“However, it is not just our site that people use. Some just find something they really like via our instagram posts, where there are details on the product as well as a contact to the seller. We really tried to create a wide range of ways in which people can get interested and find the ideal product. For example, we also had a special ‘advent calendar’ page on our website where specific products where highlighted on each day which featured a discount, free delivery or an extra gift.”
She says that data and feedback both suggest the advent calendar did bring about much needed revenue for the brands.
“Data on our advent calendar showed that it helped almost all of the brands and craftspeople who were featured on our website. Some of them experienced a jump in sales of 200 percent during that specific day. There were also companies that had virtually no sales online before they joined our project in November.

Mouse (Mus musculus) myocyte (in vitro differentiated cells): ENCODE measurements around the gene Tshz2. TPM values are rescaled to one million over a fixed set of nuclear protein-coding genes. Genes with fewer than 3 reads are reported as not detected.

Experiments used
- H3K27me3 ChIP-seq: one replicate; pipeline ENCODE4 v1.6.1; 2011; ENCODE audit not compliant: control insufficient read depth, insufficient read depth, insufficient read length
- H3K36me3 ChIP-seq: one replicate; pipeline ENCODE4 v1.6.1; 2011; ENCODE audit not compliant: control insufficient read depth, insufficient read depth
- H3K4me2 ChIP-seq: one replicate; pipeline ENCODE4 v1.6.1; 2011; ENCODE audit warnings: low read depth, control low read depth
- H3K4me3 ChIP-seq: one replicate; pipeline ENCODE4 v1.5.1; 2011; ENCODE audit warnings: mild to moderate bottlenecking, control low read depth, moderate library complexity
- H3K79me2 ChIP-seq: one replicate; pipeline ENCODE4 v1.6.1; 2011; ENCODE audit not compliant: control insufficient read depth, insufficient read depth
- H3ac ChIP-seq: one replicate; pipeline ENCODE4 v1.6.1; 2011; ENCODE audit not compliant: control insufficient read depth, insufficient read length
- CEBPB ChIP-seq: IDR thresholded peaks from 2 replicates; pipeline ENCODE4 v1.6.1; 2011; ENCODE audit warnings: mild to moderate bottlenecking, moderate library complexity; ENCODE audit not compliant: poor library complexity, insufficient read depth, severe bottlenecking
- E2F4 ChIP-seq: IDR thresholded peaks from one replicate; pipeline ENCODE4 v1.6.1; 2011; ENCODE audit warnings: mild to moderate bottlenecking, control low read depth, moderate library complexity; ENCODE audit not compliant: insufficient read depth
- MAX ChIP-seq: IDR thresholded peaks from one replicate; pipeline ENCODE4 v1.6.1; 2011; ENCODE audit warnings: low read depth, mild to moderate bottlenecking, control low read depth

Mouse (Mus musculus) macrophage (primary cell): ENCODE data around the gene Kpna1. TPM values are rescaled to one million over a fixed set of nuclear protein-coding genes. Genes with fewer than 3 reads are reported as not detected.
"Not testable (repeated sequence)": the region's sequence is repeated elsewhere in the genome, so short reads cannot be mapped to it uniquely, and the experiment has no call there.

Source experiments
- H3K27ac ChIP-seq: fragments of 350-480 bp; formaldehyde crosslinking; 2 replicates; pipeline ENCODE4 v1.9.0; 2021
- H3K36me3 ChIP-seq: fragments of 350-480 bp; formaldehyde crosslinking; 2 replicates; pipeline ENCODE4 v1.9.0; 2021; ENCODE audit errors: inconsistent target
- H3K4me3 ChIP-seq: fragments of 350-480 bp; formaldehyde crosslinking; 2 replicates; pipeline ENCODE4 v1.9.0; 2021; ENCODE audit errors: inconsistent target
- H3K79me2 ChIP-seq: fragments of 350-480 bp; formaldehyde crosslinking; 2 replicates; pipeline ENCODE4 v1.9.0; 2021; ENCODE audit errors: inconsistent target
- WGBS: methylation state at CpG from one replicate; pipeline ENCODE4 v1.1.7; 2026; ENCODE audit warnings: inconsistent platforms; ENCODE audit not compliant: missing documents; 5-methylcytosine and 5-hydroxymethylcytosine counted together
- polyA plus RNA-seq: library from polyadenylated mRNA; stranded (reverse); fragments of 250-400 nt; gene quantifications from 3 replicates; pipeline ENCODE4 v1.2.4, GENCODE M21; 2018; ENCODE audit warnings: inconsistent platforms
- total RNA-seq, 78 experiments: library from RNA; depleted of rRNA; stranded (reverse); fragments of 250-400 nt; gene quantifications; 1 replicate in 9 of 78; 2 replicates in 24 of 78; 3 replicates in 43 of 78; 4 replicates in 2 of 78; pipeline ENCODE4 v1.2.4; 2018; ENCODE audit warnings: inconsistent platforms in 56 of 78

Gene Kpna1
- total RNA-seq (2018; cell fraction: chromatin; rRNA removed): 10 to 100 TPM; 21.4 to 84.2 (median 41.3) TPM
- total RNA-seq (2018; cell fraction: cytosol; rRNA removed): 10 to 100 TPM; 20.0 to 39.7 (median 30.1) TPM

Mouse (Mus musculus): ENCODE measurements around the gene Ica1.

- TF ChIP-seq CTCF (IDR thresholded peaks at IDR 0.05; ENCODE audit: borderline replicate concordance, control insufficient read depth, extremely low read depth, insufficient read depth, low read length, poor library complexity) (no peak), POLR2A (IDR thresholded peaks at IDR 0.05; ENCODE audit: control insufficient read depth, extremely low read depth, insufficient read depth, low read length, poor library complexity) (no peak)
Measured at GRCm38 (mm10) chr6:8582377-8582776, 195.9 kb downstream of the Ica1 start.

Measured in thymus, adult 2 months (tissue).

“Others write to us that the Darujeme české Vánoce project did not raise their sales, but it did help them get discovered by companies with which they have since signed bulk deliveries, which is a big help. There are also tales of human kindness. For example, a lady wrote to us that she was contacted by a software developer who saw her situation and decided to create, pro bono, a website for her to sell her products.”
The advent calendar is not the only competition that visitors of the website can take part in. In November, darujemeceskevanoce.cz offered those who purchased at least one item the chance to take part in a lottery that offered several prizes in the form of Czech handcrafted products. Currently, another competition is being prepared called the ‘golden days’. What exactly it will entail is still being kept as a secret.